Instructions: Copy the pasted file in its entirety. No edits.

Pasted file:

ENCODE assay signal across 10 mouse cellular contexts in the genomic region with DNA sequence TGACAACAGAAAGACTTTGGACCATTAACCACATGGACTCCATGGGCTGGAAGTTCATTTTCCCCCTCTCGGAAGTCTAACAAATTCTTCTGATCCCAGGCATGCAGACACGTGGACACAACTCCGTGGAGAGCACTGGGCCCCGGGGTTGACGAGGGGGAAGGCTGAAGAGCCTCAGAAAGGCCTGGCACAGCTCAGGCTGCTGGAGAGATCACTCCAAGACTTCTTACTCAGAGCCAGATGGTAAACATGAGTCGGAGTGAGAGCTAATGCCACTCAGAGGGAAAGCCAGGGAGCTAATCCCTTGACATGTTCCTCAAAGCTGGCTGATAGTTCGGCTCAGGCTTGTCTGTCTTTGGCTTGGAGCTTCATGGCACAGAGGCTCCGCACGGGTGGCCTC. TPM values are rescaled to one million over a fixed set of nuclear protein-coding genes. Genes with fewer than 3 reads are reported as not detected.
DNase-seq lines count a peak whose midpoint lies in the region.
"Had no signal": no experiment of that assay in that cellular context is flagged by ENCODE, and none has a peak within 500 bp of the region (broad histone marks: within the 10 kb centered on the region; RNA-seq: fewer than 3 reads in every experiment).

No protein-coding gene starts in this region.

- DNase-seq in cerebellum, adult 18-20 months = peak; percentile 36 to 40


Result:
ENCODE assay signal across 10 mouse cellular contexts in the genomic region with DNA sequence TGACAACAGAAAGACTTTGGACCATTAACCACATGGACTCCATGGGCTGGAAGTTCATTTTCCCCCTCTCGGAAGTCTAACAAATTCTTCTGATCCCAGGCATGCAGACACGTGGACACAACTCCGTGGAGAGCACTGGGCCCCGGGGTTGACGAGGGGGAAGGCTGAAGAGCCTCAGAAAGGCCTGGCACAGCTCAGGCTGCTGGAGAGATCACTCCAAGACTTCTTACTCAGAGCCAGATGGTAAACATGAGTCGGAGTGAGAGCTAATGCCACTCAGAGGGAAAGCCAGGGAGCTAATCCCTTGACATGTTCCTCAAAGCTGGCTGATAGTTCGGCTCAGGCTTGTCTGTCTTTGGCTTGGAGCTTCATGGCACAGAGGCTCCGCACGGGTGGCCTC. TPM values are rescaled to one million over a fixed set of nuclear protein-coding genes. Genes with fewer than 3 reads are reported as not detected.
DNase-seq lines count a peak whose midpoint lies in the region.
"Had no signal": no experiment of that assay in that cellular context is flagged by ENCODE, and none has a peak within 500 bp of the region (broad histone marks: within the 10 kb centered on the region; RNA-seq: fewer than 3 reads in every experiment).

No protein-coding gene starts in this region.

- DNase-seq in cerebellum, adult 18-20 months = peak; percentile 36 to 40